There are many other factors which have steered me away from C++ and onto Rust. But to be honest it has nothing to do with all the great stuff we’ve just explored. I came to Rust on a journey that began with WebAssembly. What started with me looking for a more efficient alternative to JavaScript for the web turned into figuring out just how powerful Rust turns out to be. From its seamless interop…

Automatically generate binding code between Rust, WebAssembly, and JavaScript APIs. Take advantage of libraries like web-sys that provide pre-packaged bindings for the entire web platform. – Rust website
To how fast and predictable its performance is. Everything in our lives evolves. Our smartphones, our cars, our home appliances, our own bodies. C++ while still incredibly powerful, fast and versatile can only take us so far. There is no harm in exploring alternatives, especially one as exceptional and with as much promise as Rust.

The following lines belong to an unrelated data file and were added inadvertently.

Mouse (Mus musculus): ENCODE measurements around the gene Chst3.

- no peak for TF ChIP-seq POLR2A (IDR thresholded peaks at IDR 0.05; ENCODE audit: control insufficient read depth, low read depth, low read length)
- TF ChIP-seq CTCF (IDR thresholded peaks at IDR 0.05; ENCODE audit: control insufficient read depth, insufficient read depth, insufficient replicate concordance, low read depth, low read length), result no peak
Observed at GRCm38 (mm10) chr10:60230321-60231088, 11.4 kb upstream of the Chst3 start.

What do you guys think? Have you or would you give Rust a try? Let us know your thoughts in the comments section below.

Thanks for reading

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Further reading

Why you should move from Node.js to Rust in 2019

Rust Vs. Haskell: Which Language is Best for API Design?

7 reasons why you should learn Rust programming language in 2019

An introduction to Web Development with Rust for Node.js Developers

Learn SOLID principles with C# | Simpliv

Learn SOLID principles with C# | Simpliv

Learn SOLID principles with C#

Are you afraid of complex terms which you face in interviews?

Did you always get confused which understanding some design patterns ?